McDonald: I wanted to channel fantasy adventure stories, but make one with a teen girl lead. I thought about classics like Conan and Fafhrd and the Gray Mouser. And both Tyler and I like Avatar the Last Airbender. I wanted something [that draws upon all of those].
Crook: That’s one of the main reasons why I like to work with watercolor. I feel like it sets the work apart from all the other contemporary books that are colored in Photoshop. To me it makes the work feel more like a fairy tale or fable.
The Stone King is the latest in a long line of fantasy-based projects for you, from Sorcery 101 to Cautionary Fables and Fairytales and beyond — what is it that brings you back to the genre? In a culture — either comic or wider pop culture, take your pick — dominated by superheroes, why do you think fantasy hasn’t really broken through to the mainstream with the exception of a few particular projects?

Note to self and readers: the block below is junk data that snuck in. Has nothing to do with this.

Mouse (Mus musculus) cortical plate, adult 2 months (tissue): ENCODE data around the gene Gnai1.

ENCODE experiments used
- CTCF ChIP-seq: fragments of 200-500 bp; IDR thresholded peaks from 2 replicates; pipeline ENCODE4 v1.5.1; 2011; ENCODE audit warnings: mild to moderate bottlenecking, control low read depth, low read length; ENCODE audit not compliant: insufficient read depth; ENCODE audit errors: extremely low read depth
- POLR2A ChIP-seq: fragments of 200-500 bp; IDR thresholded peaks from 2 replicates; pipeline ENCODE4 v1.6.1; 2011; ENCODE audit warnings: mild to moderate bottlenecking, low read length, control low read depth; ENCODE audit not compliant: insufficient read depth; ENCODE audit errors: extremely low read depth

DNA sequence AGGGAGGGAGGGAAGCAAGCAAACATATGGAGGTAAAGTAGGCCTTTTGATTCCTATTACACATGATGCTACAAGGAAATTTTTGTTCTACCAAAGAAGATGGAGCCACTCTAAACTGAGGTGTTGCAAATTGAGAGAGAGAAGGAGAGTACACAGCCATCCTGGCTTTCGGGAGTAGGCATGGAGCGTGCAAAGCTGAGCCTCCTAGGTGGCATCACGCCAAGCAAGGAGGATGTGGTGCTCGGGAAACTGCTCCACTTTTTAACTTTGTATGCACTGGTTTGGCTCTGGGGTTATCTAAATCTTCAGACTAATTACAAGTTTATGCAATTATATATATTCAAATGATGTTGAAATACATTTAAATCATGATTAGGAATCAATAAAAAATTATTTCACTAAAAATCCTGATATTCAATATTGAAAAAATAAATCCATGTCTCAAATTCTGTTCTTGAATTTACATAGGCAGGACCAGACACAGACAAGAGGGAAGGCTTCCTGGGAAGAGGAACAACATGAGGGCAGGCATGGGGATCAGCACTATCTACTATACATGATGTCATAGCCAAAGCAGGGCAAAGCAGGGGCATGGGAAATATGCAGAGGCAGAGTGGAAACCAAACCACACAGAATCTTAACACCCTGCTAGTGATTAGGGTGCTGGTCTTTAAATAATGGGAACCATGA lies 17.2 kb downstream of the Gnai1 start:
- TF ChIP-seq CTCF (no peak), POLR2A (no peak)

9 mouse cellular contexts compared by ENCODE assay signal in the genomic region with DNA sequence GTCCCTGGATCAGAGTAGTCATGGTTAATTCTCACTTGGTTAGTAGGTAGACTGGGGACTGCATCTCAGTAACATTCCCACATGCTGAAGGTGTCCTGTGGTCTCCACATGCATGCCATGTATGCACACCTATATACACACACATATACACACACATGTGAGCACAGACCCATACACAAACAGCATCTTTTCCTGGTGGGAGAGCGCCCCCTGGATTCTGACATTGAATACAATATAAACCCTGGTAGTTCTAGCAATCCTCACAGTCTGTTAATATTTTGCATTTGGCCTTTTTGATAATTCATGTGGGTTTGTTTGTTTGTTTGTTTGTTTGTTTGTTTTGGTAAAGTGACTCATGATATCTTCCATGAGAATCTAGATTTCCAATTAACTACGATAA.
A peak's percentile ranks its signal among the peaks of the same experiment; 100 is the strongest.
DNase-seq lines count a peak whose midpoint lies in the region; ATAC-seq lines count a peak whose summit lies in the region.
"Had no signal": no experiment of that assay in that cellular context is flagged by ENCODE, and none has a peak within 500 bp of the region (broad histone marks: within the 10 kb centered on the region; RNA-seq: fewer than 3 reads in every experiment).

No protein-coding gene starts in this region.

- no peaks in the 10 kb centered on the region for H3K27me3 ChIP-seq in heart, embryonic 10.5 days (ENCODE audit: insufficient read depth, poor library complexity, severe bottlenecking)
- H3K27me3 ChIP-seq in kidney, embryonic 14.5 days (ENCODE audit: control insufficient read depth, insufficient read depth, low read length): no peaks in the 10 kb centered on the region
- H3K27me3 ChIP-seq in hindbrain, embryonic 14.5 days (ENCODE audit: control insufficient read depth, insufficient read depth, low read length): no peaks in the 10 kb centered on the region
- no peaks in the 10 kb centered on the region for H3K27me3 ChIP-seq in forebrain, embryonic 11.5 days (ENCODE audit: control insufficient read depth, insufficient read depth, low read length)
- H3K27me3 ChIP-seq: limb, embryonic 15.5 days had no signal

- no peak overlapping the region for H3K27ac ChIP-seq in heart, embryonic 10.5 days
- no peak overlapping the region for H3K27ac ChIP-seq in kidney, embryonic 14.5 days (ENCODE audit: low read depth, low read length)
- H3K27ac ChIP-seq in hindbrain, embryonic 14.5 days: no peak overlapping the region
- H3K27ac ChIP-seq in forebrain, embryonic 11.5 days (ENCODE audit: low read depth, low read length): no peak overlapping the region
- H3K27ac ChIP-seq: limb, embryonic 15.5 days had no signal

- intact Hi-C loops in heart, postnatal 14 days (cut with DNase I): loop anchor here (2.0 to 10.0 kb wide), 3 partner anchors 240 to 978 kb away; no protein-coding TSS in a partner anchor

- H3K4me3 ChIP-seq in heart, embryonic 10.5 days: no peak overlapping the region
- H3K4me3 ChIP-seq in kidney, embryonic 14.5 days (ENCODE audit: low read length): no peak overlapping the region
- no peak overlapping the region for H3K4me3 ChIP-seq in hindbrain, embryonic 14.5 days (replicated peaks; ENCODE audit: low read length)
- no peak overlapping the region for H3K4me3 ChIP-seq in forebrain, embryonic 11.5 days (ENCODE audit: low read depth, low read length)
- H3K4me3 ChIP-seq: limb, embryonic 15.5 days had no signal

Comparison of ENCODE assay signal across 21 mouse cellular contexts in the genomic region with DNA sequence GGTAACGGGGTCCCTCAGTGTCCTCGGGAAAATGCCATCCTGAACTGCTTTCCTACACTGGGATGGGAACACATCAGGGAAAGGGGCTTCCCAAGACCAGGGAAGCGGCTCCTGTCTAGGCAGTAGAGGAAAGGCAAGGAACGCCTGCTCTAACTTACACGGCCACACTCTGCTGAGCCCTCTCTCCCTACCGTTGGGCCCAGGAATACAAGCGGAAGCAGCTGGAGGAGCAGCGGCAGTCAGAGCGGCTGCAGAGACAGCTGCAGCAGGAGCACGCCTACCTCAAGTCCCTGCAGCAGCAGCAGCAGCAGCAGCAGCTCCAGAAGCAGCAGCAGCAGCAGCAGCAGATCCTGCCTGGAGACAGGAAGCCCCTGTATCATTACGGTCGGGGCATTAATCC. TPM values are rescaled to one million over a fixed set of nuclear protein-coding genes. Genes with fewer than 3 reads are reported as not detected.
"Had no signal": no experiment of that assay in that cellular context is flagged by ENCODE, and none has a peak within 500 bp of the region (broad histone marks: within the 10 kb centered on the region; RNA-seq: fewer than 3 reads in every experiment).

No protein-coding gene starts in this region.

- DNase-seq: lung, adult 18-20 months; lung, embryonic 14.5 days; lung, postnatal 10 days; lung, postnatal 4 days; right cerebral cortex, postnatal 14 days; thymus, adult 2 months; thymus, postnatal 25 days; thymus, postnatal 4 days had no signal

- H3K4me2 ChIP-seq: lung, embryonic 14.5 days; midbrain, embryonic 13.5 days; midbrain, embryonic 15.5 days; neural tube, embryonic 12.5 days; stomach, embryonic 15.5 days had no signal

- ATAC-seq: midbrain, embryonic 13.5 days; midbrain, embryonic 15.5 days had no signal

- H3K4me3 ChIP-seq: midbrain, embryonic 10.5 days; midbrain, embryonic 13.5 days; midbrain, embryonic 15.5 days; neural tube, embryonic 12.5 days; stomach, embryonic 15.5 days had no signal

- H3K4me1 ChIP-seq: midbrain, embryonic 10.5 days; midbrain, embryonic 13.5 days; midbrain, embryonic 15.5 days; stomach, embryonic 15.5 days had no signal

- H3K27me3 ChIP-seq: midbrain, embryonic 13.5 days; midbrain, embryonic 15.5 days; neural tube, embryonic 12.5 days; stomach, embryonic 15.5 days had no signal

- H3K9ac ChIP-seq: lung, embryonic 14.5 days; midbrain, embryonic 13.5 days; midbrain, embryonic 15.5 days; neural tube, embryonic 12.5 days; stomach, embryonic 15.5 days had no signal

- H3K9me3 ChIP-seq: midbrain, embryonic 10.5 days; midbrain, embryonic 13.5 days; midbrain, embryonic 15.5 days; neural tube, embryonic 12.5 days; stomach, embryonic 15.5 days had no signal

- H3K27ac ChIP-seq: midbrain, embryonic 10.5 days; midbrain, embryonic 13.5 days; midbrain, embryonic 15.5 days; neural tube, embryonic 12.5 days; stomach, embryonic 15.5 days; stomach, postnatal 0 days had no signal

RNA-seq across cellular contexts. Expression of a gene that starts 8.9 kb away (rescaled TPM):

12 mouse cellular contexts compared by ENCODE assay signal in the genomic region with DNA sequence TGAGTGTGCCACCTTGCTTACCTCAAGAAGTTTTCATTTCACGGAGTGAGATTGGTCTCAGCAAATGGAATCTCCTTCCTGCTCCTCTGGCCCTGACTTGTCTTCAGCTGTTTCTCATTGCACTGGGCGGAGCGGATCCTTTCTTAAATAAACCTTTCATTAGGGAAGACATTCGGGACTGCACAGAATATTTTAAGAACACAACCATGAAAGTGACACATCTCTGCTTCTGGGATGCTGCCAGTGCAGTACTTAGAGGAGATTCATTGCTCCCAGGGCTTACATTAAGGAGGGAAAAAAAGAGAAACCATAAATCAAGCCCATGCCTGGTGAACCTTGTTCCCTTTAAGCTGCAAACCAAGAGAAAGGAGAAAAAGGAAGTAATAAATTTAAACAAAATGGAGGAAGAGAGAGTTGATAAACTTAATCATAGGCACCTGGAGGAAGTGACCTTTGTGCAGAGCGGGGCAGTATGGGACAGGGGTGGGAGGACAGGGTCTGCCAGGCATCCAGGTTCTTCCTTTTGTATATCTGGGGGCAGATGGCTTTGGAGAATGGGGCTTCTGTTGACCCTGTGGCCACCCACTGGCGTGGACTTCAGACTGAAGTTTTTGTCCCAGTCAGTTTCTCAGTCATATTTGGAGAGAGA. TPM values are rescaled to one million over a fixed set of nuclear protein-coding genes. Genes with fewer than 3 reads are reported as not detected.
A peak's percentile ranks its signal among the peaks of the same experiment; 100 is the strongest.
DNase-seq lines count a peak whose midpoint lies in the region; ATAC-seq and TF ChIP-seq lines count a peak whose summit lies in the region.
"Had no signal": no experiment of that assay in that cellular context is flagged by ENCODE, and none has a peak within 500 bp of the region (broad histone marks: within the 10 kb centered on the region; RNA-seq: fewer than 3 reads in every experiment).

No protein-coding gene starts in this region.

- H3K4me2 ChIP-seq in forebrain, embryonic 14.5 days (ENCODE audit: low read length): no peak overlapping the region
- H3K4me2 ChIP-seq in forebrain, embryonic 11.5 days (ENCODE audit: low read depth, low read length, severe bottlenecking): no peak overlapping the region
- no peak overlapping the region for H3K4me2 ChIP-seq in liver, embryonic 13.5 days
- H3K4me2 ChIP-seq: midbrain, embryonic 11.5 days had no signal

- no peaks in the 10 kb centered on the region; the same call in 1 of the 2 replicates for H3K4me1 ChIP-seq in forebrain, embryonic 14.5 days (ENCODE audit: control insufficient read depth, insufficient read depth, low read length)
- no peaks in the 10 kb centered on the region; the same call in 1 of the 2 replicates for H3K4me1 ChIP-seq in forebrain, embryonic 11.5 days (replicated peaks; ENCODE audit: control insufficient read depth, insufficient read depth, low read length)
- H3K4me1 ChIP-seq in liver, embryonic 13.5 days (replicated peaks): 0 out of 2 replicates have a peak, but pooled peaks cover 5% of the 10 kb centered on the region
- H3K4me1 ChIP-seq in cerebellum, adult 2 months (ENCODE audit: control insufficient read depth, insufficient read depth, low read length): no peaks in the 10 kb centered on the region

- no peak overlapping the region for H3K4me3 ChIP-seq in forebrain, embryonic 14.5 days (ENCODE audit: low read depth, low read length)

McDonald: Fantasy, like all genres, comes and goes. Like there was a sword and sorcery fantasy wave in the '80s and in the early '00s after the Lord of the Rings movies and I think we are starting another fantasy wave. Game of Thrones is a big hit and D&D 5E is making a big push. Then, when it comes to urban fantasy, it has its own waves that are definitely strong. You just might not realize it because you are only looking at vampires or zombies rather than urban fantasy as a whole. So for media as a whole, there has always been at least some favor of fantasy doing well.
What’s the collaborative process like? It feels like you both bring a lot of yourselves to the book, and build off each other's strengths really well. Is there a lot of back and forth between the two of you?